This is why acknowledging the prevalence of these thoughts is so important—allowing the creation of a supportive and understanding environment for parents. I wish this information was shared more freely. When new mums join me for therapy, I will remind them: it is the distress caused by scary thoughts that is my concern, not the thoughts themselves. Research indicates that it is the emotional turmoil, guilt, and anxiety stemming from these thoughts that can impact a mother’s well-being, and this is why many mothers choose not to disclose them (myself included). The fear of judgment—am I a good mum? The stigma surrounding mental health issues contributes to the silence of maternal vulnerability. Mums may be apprehensive about being labeled as unfit or incapable, leading them to internalize their fears, racing minds, and scary thoughts.

The pressure to be perceived as a ‘good mum’ and having it all together can be suffocating and discourages open conversations about the challenges that many modern mothers face. This perceived need to maintain a certain image can isolate mothers and deepens their struggles with scary thoughts, leading them to navigate this inner turmoil of motherhood alone. As Karen Klieman from the Postpartum Stress Centre often states, ‘Do not underestimate the enormous power a postpartum woman achieves by maintaining the illusion of control.

Breaking the silence surrounding scary thoughts is not just personal relief, but I see it as a collective responsibility. By fostering an environment of understanding and acceptance, we can break down the barriers that prevent honest conversations about what’s really happening inside the minds of mothers. Sharing these thoughts diminishes the isolation mothers may feel. Knowing that they are not alone in their struggles can provide solace and help alleviate the burden of guilt and shame that often accompanies scary thoughts. Disclosure also means that mothers seek support from loved ones, friends, or mental health professionals, understanding that seeking help is seen as a sign of strength, not weakness.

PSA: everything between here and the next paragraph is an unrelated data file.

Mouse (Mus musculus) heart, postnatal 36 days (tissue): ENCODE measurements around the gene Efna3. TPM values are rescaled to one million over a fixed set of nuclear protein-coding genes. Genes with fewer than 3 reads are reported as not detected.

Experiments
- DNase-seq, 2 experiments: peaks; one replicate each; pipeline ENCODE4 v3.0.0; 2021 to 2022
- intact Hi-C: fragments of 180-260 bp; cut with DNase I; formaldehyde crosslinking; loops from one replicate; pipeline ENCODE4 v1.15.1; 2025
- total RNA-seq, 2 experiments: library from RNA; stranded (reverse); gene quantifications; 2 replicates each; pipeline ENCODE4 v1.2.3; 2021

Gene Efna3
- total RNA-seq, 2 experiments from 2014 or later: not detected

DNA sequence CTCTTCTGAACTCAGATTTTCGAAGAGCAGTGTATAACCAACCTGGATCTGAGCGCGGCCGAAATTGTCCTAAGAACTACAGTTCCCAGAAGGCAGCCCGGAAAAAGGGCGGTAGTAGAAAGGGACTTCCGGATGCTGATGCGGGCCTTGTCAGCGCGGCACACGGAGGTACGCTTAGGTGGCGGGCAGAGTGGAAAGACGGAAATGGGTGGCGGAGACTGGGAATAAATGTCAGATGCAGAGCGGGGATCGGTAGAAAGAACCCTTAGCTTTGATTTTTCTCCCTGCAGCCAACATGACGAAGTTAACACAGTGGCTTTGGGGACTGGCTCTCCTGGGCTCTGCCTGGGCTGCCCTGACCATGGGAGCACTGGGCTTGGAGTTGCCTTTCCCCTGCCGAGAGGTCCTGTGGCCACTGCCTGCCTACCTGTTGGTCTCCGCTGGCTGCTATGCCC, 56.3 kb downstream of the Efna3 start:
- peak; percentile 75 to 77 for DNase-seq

During the initial stages of peri-natel therapy, I will often invite the partners or close relatives into sessions so we can have open communication for what’s happening for mum, normalising and sharing what she is experiencing. Letting partners and family into her world so they are able to learn what she needs while she navigates through this inner turmoil.

When we are able to challenge societal norms and the myth of the perfect mother and encourage a realistic and insightful view, others can offer a compassionate and empathetic understanding of the challenges mothers face.Acceptance is a powerful tool in promoting psychological health. By accepting scary thoughts as a part of the motherhood journey, mothers can focus on building resilience, coping mechanisms, and seeking the support they need. Acceptance became my ally, and through the journey of self-discovery and as my son and I found our groove and had longer stretches of sleep, my mind eventually calmed.

Really, I write this blog for my past self. The self that needed reassurance in all of this, wondering why I was feeling this way, questioning why every other mother seemed to confidentially and calmly get on with it while I was an anxious mess. It is my wish that postpartum professionals such as GPs, midwives, and nurses can create a path where mothers feel comfortable to speak openly and honestly about what is it they are experiencing. It is a vital step in providing a culture of empathy and understanding surrounding maternal mental health. By dispelling the myth of perfection and embracing the imperfections inherent in motherhood, we create space for open conversations, support networks, and a more realistic portrayal of the maternal journey.

After all, all mums have scary thoughts. I encourage mothers to disclose their scary thoughts, recognising that the distress caused by these thoughts is the true challenge.

Acceptance, both on an individual and societal level can help pave the way for improved maternal mental health, resilience, and a compassionate approach to the beautiful, complex, and challenging journey that is motherhood.

Jo Bealey is a therapist based in Perth, offering online services and specialising in perinatal and attachment therapy. Her focus is on supporting new parents to embark on a calmer, healing, and insightful journey into parenthood. www.jobealey.com